Apple has released a massive security update to its Safari web browser. It patches a number of flaws, with a whopping 90% of them leaving a critical component open to attack.
The newest version of the browser, Safari 5.1.4, tackled 83 security glitches in the browser, 72 of which of existed in WebKit, which is the rendering engine of browsers such as Chrome, Safari, Safari on iOS, Chrome on Android, and Androids native browser which Chrome for Android is taking over.
What kind of flaws? The WebKit vulnerabilities could allow an attacker to carry out several attacks, including cross-site scripting, memory corruption and HTTP authentication credential theft, on a target's unpatched system by luring them to a maliciously crafted website.
Most of these flaws were found in last weeks Pwn2Own hacking contest by Sergey Glazunov, a researcher who also won $60,000 for finding a bug in Google Chrome. The Pwn2Own hacking contest is a event where hackers try to exploit flaws in a given product. In this case, web browsers. To be fair, all browsers were ran on fully patched versions of Windows 7.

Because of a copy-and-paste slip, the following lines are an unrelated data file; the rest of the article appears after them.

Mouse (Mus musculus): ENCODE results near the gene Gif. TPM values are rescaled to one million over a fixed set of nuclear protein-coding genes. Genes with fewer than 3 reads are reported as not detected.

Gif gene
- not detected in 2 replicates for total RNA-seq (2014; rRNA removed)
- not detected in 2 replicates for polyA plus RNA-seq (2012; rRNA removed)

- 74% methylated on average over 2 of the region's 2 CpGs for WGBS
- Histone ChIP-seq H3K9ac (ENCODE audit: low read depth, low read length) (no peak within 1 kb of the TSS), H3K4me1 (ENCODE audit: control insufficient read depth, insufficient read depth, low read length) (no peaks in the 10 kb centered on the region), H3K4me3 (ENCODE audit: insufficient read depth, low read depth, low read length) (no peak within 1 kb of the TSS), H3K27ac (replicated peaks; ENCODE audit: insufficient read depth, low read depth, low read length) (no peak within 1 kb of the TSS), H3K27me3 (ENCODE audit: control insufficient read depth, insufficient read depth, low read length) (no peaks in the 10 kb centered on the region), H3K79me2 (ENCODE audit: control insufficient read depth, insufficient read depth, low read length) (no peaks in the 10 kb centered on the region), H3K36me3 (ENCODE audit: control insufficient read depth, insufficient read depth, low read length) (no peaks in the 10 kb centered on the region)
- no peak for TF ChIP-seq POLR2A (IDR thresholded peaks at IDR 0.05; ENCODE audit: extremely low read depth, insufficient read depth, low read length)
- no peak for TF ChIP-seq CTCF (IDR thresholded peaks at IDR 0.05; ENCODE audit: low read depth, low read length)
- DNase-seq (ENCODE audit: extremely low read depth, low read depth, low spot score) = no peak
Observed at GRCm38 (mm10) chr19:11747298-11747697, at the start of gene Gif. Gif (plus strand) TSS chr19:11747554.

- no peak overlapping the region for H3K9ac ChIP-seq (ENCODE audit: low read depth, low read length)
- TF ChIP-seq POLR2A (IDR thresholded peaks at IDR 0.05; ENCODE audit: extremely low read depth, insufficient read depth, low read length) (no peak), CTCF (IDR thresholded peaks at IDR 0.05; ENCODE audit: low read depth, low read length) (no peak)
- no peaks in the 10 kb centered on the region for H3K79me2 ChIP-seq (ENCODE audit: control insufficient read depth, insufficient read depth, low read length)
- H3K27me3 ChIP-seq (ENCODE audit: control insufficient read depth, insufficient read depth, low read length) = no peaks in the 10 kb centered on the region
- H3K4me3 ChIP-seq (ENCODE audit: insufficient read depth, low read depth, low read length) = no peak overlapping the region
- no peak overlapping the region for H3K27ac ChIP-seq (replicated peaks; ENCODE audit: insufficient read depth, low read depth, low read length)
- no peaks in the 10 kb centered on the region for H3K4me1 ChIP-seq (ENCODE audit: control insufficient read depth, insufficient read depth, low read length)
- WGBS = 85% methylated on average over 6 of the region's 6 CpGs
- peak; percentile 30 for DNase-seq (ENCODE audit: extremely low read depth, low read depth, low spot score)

On March 7th, there was also a major update to Safari, this time on the iOS platform. Apple pushed out updates to address 81 security bugs in iOS version 5.1
Apple also patched a Safari bug that enabled the recording of private Web browsing.
If you would like to get Safari, it is available for Mac OS X, and Windows XP and up. Go here to go to Safari's homepage.